So, that is my take on it today - ask me again when Pariliament is back in session - I may change my tune.

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    Cyburbian WSU MUP Student's avatar
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    Quote Originally posted by jmf View post
    So, you get me instead of Tranplanner - he may be still dealing with the shock of last night...
    Somebody just told me that you can only vote for the Bloc if you actually live in Quebec. Is this true?

    If I lived in Vancouver or Winterpeg and really hated those poutine-loving Québécois I'd want to vote for the Bloc just to help get them out of my country!

    God save the Queen!
    "Where free unions and collective bargaining are forbidden, freedom is lost." - 1980 Republican presidential candidate Ronald Reagan

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    Cyburbian Joe Iliff's avatar
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    Quote Originally posted by WSU MUP Student View post
    Somebody just told me that you can only vote for the Bloc if you actually live in Quebec. Is this true?

    If I lived in Vancouver or Winterpeg and really hated those poutine-loving Québécois I'd want to vote for the Bloc just to help get them out of my country!

    God save the Queen!
    I'm no expert, but I think they only run candidates for the seats in Quebec.
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    Cyburbian jmf's avatar
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    Quote Originally posted by WSU MUP Student View post
    Somebody just told me that you can only vote for the Bloc if you actually live in Quebec. Is this true?
    In Canada, our ballots are very short listing only the candidates running in the riding with their affiliated party. So we go in mark an x by the candidate of our choice and that is it.

    So, yes, since the Bloc only runs candidates in Quebec only Quebecois can vote for the Bloc.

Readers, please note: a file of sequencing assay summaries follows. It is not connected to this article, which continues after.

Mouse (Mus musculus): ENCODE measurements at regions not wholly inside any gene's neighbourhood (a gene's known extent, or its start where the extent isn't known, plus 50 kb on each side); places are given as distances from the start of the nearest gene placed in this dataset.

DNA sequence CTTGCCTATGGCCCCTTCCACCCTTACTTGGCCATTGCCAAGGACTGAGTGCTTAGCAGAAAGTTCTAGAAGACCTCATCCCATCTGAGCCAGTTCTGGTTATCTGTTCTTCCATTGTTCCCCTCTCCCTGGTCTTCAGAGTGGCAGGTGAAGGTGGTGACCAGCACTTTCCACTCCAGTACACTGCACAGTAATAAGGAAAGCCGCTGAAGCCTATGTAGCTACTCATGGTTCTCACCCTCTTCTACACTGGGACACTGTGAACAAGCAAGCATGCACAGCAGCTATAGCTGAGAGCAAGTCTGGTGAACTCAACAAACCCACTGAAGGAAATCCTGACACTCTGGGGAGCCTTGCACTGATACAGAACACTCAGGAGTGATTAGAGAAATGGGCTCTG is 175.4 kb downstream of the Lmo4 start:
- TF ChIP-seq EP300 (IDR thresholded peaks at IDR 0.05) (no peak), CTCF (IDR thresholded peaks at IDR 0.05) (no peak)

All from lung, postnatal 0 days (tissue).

9. #9
    Cyburbian
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    I looked at the electoral map of Canada.

    Impressive. Southern Ontario/Toronto region went heavily blue, including pretty much all of the Toronto suburbs.

    Ironic situation for the conservatives. A huge governing majority but with only 40% of the national vote. On the other hand, it's very much the norm in many parliamentary system for the ruling party to have a decisive victory but with far less than an outright majority of the vote. Britain's New Labour always had large majorities in parliament but the highest vote share they received was 43% in 1997. In 2005 Labour only received 35% to the Tories 32% but still managed to have 150 more seats than the Tories in a 600 seat chamber.

    Point is? People cope with odd political situations. Harpur's power is very much legitimate.

  10. #10
    maudit anglais
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    I wouldn't say I was shocked by the election results, though I did expect another minority government. I am somewhat relieved we have a majority parliament again, though perhaps I won't be as happy if the conservatives suddenly decide to veer far right and start re-opening social issues (abortion, gay marriage, capital punishment, gun control). I expect the gun registry is dead, but that doesn't necessarily mean that gun control rules will be relaxed.

    I am hopeful that the larger number of urban conservative MPs will balance out the more socially conservative rural voices who traditionally formed the rump of the conservative power base. Who knows, maybe we'll even see a return of the traditional "progressive" conservative party. Conversely, with the defeat of the Liberals, we may see a much more polarized political landscape. I am very happy to see the Bloc obliterated - I've always found it curious that the NDP never did better in Quebec traditionally. Hopefully they can hang on there...a lot of new NDP MPs from Quebec were very surprised to be elected! Must be nice to go from being a student to making $150,000 a year before you even graduate.

    I would not say that the typical conservative is to the left of a typical American democrat, but definitely far to the left of a typical republican. Liberals and NDP would be quite left of the democrats.

  11. #11
    Cyburbian mgk920's avatar
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    I likely would have voted C('big 'C')onservative if I were a Canadian and I am glad that they won a majority. As for the official opposition, from what I saw of them when they were majorities in a couple of provinces a decade or two ago, I would be legitimately fearing for the future of Canada had the NDP won even a minority in the federal parliament - they nearly spent their provinces into oblivion and from how their party leader was talking on election night (I watched some of it on cbc.ca), they would be quickly on their way to spending the entire country into insolvency at a far faster pace than even the BHO administration is doing here in the USA.

    It will be interesting indeed to see how Harper governs for a full term with a totally friendly parliament.

    Mike